An injury sustained by an on-call worker in his work vehicle in the driveway of his home occurred in the course of his employment, either because he was carrying out his duties or there was a "real and substantial connection" between the employment and his "journey", a judge has ruled.
In upholding a worker's noise-induced hearing loss claim, a tribunal has found claimants bear the onus of proving the relevant employment involved excessive noise exposure, before the evidentiary onus shifts to the respondent to show otherwise.
A worker's carpal tunnel syndrome was caused by her employment, a tribunal has found, after rejecting two experts' "restrictive" views on which workplace forces can cause the condition and the occupations that are susceptible it.
Workers' compensation laws limiting or blocking damages claims "in respect of" a workplace injury do not necessarily apply to claims made by third parties affected by the incident, a recent superior court ruling on a fatality has shown.
A tribunal has rejected a claim that the permanent impairments in a worker's knees, caused by four months of repetitive ladder climbing and crouching, can't be combined under controversial laws because one knee injury "commenced" two years earlier.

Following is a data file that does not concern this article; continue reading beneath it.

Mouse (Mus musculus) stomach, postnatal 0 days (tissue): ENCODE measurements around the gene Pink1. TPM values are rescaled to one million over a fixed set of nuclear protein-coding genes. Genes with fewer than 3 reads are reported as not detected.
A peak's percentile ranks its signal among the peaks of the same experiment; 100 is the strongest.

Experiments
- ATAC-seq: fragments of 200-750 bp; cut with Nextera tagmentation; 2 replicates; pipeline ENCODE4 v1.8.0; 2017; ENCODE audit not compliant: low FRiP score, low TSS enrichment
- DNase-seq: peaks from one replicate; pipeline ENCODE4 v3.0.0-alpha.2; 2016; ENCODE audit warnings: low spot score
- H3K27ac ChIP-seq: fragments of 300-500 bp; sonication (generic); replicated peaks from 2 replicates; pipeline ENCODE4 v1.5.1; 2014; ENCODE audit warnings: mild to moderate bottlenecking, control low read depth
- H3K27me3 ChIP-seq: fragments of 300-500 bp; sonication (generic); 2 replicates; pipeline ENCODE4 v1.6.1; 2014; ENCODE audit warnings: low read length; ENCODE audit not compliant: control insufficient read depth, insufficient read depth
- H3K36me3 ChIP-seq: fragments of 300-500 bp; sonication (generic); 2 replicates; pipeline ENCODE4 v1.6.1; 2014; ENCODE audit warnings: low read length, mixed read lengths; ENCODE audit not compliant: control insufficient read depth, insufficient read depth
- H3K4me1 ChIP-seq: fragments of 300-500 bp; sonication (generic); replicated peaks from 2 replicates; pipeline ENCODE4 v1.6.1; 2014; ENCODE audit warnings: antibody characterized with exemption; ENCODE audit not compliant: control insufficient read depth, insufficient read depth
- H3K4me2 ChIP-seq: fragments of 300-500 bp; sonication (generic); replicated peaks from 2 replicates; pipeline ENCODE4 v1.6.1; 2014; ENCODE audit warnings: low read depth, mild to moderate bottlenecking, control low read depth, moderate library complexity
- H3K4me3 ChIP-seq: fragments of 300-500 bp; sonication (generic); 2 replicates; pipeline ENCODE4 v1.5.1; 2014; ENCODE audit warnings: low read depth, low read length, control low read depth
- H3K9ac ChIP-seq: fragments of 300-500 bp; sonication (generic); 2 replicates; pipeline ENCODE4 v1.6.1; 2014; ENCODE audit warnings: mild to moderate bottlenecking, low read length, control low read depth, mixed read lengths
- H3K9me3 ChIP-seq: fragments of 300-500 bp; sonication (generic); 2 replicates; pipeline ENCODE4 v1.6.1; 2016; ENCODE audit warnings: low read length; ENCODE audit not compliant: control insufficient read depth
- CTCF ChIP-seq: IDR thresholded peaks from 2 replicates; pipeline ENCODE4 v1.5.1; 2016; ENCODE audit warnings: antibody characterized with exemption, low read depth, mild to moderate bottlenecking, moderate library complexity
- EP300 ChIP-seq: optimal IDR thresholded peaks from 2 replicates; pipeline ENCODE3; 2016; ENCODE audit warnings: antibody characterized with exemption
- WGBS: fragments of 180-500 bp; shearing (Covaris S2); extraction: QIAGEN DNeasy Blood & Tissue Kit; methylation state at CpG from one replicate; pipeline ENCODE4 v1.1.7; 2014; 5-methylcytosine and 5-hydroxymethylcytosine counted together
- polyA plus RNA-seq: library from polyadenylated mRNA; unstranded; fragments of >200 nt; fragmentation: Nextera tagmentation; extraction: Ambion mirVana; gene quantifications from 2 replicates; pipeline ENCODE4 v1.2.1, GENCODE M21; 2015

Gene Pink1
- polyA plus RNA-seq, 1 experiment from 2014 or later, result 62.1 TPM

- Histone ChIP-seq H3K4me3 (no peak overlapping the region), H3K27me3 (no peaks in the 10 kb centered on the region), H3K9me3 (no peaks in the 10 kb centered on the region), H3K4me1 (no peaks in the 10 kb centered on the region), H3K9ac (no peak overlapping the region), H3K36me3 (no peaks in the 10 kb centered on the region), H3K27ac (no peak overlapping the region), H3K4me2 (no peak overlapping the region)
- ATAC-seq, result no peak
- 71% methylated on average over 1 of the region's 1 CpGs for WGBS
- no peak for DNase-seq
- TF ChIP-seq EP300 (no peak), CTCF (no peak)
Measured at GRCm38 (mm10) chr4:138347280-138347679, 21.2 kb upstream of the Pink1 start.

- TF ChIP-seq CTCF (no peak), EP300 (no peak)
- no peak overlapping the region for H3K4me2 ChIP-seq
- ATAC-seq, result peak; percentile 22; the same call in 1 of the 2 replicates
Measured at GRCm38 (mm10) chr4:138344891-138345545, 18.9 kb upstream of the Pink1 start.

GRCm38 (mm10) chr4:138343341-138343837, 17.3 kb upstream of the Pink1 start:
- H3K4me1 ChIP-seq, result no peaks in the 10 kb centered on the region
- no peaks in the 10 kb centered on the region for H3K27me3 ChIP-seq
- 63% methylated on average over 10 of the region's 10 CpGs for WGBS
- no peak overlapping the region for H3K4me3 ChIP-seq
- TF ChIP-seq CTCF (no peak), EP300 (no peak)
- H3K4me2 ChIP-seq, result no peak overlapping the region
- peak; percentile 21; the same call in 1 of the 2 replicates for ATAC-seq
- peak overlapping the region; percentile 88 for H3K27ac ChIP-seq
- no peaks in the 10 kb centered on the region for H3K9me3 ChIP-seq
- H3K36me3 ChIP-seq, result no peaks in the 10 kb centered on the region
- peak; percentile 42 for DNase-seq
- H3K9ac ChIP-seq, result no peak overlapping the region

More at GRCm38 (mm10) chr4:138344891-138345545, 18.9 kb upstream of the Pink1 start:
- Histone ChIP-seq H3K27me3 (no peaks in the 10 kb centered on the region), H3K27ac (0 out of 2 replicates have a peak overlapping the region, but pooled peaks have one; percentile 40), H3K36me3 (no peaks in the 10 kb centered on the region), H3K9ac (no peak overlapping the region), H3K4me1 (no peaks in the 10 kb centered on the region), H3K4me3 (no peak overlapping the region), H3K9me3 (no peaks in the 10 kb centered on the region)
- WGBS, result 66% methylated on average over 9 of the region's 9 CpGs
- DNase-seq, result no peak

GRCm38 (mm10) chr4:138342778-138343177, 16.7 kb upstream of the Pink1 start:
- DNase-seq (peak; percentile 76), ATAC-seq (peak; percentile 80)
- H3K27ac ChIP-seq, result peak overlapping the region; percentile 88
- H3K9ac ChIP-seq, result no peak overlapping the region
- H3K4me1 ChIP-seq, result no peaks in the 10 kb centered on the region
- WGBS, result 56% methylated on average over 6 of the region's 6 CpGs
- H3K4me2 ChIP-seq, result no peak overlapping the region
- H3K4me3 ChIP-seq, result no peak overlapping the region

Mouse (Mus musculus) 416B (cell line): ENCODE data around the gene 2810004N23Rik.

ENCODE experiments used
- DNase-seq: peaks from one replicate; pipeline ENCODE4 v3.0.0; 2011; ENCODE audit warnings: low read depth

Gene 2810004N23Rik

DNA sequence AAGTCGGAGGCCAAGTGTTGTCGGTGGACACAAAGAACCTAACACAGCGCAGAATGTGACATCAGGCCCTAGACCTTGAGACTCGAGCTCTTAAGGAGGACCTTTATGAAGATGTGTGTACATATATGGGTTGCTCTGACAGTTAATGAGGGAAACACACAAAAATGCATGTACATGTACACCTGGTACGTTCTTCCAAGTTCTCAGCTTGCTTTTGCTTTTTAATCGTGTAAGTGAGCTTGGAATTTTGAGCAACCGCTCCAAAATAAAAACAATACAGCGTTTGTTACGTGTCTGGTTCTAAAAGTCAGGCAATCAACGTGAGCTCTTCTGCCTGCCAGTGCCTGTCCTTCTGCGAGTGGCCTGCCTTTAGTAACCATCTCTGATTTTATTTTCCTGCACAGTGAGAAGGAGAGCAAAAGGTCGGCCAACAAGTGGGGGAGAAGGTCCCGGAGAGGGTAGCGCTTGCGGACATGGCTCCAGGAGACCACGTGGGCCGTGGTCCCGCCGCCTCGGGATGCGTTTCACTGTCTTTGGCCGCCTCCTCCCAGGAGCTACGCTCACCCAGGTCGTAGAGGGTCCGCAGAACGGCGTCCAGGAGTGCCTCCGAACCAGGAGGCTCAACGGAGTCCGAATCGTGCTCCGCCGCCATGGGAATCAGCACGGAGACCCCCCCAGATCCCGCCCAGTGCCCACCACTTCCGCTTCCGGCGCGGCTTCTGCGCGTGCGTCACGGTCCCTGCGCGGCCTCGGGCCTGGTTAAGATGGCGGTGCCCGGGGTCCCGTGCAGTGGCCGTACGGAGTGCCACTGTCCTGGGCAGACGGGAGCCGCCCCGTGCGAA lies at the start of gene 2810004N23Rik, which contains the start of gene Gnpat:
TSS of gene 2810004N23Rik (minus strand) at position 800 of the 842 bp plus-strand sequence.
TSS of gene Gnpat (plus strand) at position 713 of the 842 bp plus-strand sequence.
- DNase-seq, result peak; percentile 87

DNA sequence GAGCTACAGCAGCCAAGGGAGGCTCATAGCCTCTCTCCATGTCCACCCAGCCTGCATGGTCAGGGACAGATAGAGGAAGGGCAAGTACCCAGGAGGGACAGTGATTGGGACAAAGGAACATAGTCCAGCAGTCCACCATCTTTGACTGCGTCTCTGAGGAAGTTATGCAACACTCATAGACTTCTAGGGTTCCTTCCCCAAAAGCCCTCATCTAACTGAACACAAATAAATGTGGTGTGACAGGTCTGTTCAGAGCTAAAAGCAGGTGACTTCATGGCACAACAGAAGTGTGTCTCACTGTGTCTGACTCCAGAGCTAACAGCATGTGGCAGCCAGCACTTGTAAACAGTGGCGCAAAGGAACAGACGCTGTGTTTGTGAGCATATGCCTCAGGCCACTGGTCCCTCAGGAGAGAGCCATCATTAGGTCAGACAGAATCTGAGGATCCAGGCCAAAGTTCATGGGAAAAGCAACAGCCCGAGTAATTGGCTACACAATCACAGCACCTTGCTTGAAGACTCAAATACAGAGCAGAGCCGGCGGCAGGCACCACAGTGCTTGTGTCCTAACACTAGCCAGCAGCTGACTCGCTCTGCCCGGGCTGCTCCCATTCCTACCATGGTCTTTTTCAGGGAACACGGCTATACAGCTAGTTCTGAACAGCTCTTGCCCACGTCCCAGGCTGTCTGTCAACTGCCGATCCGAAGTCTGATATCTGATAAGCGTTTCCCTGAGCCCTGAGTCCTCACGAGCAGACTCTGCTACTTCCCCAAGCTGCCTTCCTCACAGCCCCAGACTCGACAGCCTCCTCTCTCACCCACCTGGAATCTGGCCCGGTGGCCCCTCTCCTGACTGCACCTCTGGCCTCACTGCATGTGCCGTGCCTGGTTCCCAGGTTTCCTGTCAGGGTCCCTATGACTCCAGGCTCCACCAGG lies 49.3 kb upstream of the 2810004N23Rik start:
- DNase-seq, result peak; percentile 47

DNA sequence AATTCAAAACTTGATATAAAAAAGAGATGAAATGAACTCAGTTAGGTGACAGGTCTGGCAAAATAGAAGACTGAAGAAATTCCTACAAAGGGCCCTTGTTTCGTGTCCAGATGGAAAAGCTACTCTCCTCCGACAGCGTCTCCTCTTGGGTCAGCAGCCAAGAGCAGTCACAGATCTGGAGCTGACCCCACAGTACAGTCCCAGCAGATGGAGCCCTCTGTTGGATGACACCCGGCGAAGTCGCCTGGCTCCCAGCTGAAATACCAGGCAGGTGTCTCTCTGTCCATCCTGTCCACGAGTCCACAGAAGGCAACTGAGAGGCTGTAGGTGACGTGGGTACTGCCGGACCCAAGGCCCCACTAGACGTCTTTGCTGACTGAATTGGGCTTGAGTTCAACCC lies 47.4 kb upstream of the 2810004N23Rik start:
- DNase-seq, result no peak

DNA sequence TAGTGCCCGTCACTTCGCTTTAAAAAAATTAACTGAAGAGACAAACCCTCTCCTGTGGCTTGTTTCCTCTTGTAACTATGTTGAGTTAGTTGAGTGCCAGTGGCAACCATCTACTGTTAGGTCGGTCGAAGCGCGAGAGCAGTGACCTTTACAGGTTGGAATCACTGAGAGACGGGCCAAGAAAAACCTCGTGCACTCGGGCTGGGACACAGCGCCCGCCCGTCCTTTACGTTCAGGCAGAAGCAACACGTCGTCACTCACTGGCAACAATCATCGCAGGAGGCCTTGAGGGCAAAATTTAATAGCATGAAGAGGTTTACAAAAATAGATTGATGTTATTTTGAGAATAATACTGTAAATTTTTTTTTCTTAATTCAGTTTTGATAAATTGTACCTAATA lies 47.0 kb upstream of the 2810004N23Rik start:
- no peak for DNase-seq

A worker's lump sum payment for his "existing injury" must be assessed under the less generous provisions of repealed laws, a tribunal full bench has found in agreeing with a previous judgment in a similar case.
A worker suffered a stroke after a non-existent handover, long hours and acting as a buffer between low-morale staff and a "nit-picking" director exposed him to significant stress, in a role he was in for only four months, a tribunal has found.
Step-down provisions that reduce injured workers' benefits after a year have been applied to the first payments made to a worker with a keyboard-related injury, based on an incapacity date set by consent orders.